Black History Names: Barrier Breakers
Black history names include the extraordinary names of extraordinary achievers.
African-American history is full of the (interesting) names of people who have made breakthroughs by being the first to achieve something, whether it be in the arena of government, Civil Rights, scholarship, the professions, sports or the arts. It’s sobering to see how recently some of these firsts occurred.
Here are some outstanding Black history names:
Aulana Peters — first Black woman appointed to the Securities and Exchange Commission (1984)
Biddy Mason — first known Black female property owner in L.A. (1866)
Charlotta Bass — considered the first Black woman newspaper publisher (1912), and the first African-American to run for vice-president (1952)
Euzham Palcy — first Black woman director of a feature film for a major studio (1989)
Dorothea Towles — first professional Black female model (1949)
Joycelyn (born Minnie) Elders — the first Black female Surgeon General of the U.S. (1993)
Michelle Obama — first African-American first lady (2009)
Minnie M. Geddings Cox — first Black US postmistress (1891)
Minyon Moore — first Black woman political director of the National Democratic Committee (1995)
Oprah Winfrey — first Black woman to host a nationally syndicated weekday talk show (1986)
Phillis Wheatley (pictured) — published the first book of poetry by an African-American (1773)
Atoy Wilson — first Black American ice skater to win a figure skating title (1966)
Barack Obama — first African-American president of the United States (2009)
Booker T. Washington — first president of Tuskegee Institute (1881), first Black guest to dine at the White House (1901), first Black person on a US stamp (1940) and coin (1946)
Briton Hammon — wrote the first known slave autobiography (1760)
Crispus Attucks — Crispus Attucks, a stevedore who was Black and Native American, was the first person killed in the Revolutionary War.
Emmett Ashford — first Black umpire in the major leagues (1966)
Jupiter Hammon — first African-American published writer (1760)
Moses Fleetwood Walker — first Black player in major league baseball (1881)
Salem Poor — first Black soldier to win a battle commendation (1775)
Thomy Lafon — considered the first Black millionaire (1890)
Wynton Marsalis — first jazz artist to win a Pulitzer Prize (1997)
There are of course hundreds of other barrier-breakers, who just happened to have more common names. To find out more, I recommend the book Black Firsts: 4,000 Ground-Breaking and Pioneering Historical Events by Jessie Carney Smith.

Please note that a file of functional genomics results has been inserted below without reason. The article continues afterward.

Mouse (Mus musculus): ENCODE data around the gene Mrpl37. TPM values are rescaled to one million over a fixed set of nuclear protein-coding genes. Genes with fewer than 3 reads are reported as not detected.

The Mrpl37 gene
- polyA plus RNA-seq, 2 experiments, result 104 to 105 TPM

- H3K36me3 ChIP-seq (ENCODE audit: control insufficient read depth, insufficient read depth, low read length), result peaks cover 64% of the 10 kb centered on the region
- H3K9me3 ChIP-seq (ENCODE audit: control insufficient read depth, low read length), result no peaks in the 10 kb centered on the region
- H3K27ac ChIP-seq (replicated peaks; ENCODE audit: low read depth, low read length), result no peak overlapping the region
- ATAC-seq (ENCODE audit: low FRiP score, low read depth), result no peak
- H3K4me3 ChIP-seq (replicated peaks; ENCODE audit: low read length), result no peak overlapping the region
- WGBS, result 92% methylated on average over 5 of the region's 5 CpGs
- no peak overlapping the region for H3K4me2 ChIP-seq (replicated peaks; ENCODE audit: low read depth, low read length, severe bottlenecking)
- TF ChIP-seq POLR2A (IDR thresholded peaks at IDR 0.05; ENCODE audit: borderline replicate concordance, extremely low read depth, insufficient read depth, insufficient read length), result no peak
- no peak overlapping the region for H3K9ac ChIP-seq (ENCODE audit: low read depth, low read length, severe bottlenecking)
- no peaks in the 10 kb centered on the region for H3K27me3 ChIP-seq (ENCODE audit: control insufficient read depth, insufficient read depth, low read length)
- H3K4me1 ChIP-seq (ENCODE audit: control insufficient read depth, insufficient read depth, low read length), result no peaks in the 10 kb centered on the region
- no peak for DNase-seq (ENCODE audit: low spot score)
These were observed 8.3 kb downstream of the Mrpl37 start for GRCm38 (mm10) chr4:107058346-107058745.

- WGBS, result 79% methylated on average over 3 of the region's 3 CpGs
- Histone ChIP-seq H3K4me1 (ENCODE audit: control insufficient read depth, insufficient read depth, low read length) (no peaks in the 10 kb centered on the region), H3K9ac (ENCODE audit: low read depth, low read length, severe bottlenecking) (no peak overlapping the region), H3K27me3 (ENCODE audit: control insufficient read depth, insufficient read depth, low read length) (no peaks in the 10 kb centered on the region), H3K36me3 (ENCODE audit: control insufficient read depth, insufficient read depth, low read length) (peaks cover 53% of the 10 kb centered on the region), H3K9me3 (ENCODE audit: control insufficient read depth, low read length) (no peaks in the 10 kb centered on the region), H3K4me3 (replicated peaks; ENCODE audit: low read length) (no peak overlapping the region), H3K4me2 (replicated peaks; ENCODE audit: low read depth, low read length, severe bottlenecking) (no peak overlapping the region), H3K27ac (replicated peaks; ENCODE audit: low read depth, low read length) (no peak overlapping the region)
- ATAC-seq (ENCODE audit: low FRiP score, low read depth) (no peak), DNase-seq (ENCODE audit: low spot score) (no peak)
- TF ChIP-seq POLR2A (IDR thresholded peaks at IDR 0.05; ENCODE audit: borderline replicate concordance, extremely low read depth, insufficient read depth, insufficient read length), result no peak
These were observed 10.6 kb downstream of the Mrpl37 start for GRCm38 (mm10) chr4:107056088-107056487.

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on February 1st, 2011 at 5:56 am
I believe that’s Biddy Mason, not Biddy Wilson.
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on February 1st, 2011 at 9:44 am
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on February 1st, 2011 at 10:29 am
Fixed — thanks!
on February 1st, 2011 at 11:49 am
You’re missing one of my heroes, with a great self-given name…. Sojourner Truth was a women’s rights activist. She was born a slave in 1797 and died free in 1883. Reflecting on her escape to freedom with an infant daughter in 1826 she said, “I did not run off, for I thought that wicked, but I walked off, believing that to be right.” She was an amazing orator and her speech “Ain’t I a Woman” continues to be referenced today.
on February 1st, 2011 at 1:02 pm
What about the first African-American president of the US: Barack Obama?
on February 1st, 2011 at 1:20 pm
OMG–how could we possibly have left him out!!!??
Heather Tucker Said
on February 1st, 2011 at 2:12 pm
Dr. Joycelyn Elders
From Wikipedia: (born Minnie Lee Jones on August 13, 1933)…….the first African American appointed as Surgeon General of the United States.
on February 1st, 2011 at 5:55 pm
I so love Octavia Butler! She would be well-worth naming a little girl after :).
on February 1st, 2011 at 7:52 pm
What about Booket T Washington? He was the first leader of Tuskegee Institute and the first black man to be invited to the White House.
And George W Carver, he was the first black man and non-president to have a monument dedicated to him.
And Moses Fleetwood Walker was the first black professional baseball player.
on February 1st, 2011 at 8:54 pm
I have added Joycelyn Elders, Booker T. Washington and Moses Fleetwood Walker–thanks for suggesting.
Anna Grace Said
on February 1st, 2011 at 9:07 pm
What about Michelle Obama? Isn’t she first African-American First Lady?
on February 1st, 2011 at 9:12 pm
There’s something about Salem and Jupiter that I just love. These need a comeback
on February 1st, 2011 at 9:23 pm
Of course–but I was trying to select more unusual names.
on February 2nd, 2011 at 6:34 am
You forgot Oprah Winfrey! Her talk-show was televised nationally in Sept. 1986…so shouldn’t she be listed as being the first African-American to have a nationally televised talk show, not Arsenio Hall?
on February 2nd, 2011 at 11:29 am
The Obamas and Oprah have been added.
on February 2nd, 2011 at 7:20 pm
Ooh. Would be intrigued if you find out more about the name Guion. It’s not clickable.
on February 3rd, 2011 at 10:54 pm
How about Autherine Juanita Lucy? I heard her name on a tv show today. She was admitted to the University of Alabama and was the first black person to be admitted in a white public school or university in Alabama.
on February 4th, 2011 at 1:17 am
Therre were so many people who broke barriers in individual states that I just couldn’t fit them all in. Interesting name, though.
Emmy Jo Said
on February 6th, 2011 at 2:38 am
Oooh, I love so many of these names — Cora, Hiram, August, Moses, Hazel, Gwendolyn, Jewel, Simeon (and those last four are family names).
One thing I found funny: If you go to the entry for the name “African,” it says, “This name is a version of Mandela.” You might want to fix that.
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